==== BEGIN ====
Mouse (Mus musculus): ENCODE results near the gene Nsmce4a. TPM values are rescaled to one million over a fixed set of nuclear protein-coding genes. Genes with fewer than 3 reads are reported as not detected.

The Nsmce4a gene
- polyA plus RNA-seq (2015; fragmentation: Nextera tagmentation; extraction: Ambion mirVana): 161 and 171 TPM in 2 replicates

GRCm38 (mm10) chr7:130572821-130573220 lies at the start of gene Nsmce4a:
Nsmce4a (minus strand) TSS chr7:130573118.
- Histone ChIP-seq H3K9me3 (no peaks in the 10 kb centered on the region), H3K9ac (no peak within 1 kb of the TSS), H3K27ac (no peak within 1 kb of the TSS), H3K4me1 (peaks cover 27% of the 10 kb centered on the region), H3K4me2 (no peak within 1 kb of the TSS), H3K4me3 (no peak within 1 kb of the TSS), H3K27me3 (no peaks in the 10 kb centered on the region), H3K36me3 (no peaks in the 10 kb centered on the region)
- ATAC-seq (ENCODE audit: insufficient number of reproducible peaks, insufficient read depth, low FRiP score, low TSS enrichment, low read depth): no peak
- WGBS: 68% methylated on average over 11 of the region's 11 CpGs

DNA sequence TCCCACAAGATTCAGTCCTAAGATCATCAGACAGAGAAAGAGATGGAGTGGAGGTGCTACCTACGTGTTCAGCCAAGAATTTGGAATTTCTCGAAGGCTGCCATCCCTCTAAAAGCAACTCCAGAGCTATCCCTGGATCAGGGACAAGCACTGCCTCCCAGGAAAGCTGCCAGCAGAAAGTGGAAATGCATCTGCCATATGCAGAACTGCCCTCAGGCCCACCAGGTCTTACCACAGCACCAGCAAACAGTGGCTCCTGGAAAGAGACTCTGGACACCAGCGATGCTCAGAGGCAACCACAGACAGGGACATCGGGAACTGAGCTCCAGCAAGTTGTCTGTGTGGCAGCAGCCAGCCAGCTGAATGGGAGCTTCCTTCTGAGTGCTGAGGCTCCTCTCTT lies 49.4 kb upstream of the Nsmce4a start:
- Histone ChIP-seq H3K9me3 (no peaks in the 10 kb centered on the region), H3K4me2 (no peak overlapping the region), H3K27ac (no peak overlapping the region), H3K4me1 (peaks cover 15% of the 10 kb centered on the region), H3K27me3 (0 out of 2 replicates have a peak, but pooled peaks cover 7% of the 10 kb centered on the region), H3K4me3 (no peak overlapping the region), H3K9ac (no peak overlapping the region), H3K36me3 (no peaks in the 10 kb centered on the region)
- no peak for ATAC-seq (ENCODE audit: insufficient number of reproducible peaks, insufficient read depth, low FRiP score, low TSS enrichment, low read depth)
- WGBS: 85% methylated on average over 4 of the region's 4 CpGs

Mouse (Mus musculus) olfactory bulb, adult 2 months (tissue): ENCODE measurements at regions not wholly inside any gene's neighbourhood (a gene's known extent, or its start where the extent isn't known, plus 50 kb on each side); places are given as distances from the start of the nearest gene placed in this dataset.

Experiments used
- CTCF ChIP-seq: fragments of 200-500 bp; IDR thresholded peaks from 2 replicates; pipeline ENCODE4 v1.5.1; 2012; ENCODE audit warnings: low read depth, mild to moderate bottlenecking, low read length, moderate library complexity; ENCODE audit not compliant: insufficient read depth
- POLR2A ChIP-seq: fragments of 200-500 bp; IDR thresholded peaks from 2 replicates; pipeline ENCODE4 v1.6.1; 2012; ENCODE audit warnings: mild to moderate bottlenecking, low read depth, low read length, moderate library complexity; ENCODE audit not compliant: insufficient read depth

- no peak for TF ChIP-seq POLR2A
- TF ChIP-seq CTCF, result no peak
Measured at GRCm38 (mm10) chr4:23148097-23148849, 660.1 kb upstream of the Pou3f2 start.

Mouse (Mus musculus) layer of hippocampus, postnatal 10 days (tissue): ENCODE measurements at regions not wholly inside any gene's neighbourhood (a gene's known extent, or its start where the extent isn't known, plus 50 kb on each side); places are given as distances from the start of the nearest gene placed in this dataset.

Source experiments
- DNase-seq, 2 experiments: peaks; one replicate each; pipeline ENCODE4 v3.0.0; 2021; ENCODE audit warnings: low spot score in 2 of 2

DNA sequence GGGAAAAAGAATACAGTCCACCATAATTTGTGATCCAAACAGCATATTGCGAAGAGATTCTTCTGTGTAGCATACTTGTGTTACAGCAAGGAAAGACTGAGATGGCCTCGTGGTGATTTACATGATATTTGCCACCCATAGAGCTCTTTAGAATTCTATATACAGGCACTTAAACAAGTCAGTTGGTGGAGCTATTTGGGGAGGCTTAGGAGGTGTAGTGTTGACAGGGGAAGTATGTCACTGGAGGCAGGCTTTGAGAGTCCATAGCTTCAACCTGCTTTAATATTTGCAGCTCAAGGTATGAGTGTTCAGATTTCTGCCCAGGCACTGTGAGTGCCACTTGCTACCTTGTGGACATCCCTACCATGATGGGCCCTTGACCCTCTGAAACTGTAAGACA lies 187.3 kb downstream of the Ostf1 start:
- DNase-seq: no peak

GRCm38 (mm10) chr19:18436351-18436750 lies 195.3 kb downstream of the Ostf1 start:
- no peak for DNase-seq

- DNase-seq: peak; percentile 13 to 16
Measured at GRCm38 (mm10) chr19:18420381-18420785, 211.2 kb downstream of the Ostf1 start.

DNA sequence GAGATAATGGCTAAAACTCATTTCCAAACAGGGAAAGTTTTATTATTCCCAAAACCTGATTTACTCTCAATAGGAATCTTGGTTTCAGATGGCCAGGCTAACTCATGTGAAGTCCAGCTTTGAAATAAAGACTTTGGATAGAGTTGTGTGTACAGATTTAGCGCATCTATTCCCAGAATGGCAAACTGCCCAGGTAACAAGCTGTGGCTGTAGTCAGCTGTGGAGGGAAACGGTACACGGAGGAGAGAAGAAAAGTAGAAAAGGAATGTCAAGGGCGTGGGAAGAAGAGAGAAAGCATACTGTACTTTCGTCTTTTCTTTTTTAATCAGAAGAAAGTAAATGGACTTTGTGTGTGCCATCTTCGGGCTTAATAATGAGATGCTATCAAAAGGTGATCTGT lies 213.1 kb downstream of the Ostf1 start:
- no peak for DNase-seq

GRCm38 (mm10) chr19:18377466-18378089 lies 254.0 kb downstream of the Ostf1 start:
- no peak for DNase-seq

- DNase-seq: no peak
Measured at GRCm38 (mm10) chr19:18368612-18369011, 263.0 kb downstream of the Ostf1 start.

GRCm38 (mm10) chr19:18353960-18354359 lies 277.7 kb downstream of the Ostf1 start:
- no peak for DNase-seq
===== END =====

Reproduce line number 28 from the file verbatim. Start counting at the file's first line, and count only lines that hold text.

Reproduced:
Measured at GRCm38 (mm10) chr19:18420381-18420785, 211.2 kb downstream of the Ostf1 start.